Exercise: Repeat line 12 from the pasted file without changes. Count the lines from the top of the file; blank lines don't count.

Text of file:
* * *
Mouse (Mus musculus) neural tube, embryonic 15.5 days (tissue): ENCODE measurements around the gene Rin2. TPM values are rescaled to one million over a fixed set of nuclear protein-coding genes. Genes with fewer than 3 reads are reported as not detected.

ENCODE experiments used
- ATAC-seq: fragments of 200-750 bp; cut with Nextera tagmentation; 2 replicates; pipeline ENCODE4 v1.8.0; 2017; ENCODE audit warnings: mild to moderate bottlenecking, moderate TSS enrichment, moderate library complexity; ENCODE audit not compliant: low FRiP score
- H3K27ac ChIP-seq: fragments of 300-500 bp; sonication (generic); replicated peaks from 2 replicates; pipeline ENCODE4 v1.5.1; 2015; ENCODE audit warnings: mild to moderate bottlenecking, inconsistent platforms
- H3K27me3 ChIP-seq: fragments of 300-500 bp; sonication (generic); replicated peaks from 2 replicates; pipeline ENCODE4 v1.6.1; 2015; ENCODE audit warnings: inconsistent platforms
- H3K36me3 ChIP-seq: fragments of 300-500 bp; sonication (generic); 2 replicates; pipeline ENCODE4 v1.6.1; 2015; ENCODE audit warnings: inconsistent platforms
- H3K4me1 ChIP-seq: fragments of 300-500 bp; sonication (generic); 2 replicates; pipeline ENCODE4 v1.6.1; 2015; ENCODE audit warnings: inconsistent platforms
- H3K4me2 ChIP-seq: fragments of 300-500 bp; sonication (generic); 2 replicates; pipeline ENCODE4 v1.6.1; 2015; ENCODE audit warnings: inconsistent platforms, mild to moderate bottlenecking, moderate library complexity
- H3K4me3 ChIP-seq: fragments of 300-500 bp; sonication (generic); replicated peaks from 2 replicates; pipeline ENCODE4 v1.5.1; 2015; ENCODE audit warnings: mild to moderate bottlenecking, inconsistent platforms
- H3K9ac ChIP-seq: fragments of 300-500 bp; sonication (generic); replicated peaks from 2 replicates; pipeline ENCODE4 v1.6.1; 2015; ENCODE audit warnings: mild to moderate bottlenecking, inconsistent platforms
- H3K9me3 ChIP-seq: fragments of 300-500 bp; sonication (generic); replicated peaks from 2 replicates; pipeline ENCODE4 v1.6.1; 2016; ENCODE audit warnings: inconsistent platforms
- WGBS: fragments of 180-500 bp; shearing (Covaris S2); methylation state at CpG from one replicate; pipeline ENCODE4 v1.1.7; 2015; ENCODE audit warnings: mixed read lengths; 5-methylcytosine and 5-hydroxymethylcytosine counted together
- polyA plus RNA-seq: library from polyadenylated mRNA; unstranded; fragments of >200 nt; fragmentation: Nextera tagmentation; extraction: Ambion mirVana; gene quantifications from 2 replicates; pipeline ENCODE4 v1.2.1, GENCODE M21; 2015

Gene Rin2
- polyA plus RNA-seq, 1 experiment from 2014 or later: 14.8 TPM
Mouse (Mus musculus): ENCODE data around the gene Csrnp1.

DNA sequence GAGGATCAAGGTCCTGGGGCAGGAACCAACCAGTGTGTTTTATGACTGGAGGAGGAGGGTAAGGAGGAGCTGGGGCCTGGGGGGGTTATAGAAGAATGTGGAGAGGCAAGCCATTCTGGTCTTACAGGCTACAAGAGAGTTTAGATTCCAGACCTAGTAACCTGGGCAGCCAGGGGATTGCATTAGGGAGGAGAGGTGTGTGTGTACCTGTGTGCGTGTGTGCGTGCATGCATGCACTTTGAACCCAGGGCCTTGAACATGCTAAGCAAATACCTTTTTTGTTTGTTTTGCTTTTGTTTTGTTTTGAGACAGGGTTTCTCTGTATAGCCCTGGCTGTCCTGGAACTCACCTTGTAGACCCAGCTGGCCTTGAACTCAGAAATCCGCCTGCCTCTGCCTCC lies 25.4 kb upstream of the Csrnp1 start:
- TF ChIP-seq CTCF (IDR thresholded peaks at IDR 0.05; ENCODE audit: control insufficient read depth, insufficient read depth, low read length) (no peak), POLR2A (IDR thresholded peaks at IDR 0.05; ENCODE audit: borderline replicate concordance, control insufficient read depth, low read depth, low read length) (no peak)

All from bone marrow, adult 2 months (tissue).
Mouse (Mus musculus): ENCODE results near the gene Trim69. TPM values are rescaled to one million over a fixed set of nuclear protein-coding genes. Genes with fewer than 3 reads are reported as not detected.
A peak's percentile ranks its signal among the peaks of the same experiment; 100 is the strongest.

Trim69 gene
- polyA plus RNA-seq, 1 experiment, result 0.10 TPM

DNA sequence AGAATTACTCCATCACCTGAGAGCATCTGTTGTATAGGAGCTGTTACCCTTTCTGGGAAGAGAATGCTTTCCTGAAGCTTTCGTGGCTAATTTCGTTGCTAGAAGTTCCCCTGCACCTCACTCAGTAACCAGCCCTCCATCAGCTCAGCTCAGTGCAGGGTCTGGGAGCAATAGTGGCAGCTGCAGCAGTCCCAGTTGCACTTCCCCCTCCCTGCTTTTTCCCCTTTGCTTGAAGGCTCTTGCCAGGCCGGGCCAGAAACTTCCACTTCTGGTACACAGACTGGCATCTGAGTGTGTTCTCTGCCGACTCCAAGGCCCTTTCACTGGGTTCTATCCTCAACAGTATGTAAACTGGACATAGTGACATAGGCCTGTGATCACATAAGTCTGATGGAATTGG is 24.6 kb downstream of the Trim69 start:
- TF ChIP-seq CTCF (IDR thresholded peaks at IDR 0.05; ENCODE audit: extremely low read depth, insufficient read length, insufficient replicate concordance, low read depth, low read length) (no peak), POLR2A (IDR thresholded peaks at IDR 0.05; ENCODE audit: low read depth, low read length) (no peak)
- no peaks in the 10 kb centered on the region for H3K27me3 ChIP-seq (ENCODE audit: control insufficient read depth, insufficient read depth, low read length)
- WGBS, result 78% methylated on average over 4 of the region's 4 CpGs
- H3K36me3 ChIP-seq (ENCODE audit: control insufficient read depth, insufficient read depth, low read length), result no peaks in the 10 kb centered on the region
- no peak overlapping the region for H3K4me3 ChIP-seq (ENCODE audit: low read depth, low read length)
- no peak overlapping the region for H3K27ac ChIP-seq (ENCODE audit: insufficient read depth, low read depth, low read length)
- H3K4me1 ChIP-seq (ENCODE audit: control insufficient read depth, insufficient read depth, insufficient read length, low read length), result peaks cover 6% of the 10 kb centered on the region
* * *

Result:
- WGBS: fragments of 180-500 bp; shearing (Covaris S2); methylation state at CpG from one replicate; pipeline ENCODE4 v1.1.7; 2015; ENCODE audit warnings: mixed read lengths; 5-methylcytosine and 5-hydroxymethylcytosine counted together